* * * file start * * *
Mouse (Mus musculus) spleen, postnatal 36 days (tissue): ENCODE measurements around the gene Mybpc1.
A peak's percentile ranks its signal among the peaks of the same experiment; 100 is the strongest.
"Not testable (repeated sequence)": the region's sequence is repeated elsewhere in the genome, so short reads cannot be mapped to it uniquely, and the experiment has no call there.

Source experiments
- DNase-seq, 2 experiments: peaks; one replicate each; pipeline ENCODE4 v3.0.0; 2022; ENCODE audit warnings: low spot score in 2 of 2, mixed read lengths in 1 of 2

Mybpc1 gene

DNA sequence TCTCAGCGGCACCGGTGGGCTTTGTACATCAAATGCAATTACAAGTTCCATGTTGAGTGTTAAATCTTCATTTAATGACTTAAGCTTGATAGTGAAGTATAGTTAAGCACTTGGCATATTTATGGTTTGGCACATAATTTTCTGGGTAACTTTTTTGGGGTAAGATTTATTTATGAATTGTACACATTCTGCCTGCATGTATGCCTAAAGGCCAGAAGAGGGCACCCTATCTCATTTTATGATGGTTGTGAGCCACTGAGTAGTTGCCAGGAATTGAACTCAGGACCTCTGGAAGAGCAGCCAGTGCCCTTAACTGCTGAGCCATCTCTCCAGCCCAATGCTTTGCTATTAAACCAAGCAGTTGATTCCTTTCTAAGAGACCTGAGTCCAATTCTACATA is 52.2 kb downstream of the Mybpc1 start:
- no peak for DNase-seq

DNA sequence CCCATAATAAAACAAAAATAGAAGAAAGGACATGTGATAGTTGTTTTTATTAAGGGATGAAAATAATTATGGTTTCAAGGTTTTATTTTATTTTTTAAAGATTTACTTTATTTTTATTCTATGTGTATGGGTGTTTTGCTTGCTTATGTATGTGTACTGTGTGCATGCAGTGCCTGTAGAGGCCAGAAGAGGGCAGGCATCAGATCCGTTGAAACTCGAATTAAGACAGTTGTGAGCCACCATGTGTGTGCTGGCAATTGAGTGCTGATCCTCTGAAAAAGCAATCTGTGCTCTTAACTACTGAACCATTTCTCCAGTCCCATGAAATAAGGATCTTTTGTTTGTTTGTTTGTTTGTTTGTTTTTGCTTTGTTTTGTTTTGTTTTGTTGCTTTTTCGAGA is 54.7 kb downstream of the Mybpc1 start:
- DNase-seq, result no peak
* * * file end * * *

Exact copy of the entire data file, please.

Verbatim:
Mouse (Mus musculus) spleen, postnatal 36 days (tissue): ENCODE measurements around the gene Mybpc1.
A peak's percentile ranks its signal among the peaks of the same experiment; 100 is the strongest.
"Not testable (repeated sequence)": the region's sequence is repeated elsewhere in the genome, so short reads cannot be mapped to it uniquely, and the experiment has no call there.

Source experiments
- DNase-seq, 2 experiments: peaks; one replicate each; pipeline ENCODE4 v3.0.0; 2022; ENCODE audit warnings: low spot score in 2 of 2, mixed read lengths in 1 of 2

Mybpc1 gene

DNA sequence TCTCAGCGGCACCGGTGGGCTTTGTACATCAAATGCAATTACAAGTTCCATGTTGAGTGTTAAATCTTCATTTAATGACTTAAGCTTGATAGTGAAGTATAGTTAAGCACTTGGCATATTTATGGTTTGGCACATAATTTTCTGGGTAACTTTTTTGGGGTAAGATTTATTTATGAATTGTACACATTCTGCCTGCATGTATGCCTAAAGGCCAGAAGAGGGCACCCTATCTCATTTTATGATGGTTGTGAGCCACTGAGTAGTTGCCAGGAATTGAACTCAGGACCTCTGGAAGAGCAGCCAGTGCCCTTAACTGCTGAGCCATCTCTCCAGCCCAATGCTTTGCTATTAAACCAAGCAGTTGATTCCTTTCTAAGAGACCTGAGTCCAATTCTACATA is 52.2 kb downstream of the Mybpc1 start:
- no peak for DNase-seq

DNA sequence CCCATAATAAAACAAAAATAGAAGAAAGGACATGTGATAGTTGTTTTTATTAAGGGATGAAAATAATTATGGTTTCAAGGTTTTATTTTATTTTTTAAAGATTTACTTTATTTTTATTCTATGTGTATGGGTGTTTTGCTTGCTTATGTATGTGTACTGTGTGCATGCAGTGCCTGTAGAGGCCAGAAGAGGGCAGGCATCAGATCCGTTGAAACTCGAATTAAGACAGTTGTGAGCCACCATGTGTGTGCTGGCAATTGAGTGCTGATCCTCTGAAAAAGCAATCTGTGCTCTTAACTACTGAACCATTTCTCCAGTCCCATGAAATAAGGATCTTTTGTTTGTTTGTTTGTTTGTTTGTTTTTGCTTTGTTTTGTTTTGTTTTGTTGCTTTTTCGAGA is 54.7 kb downstream of the Mybpc1 start:
- DNase-seq, result no peak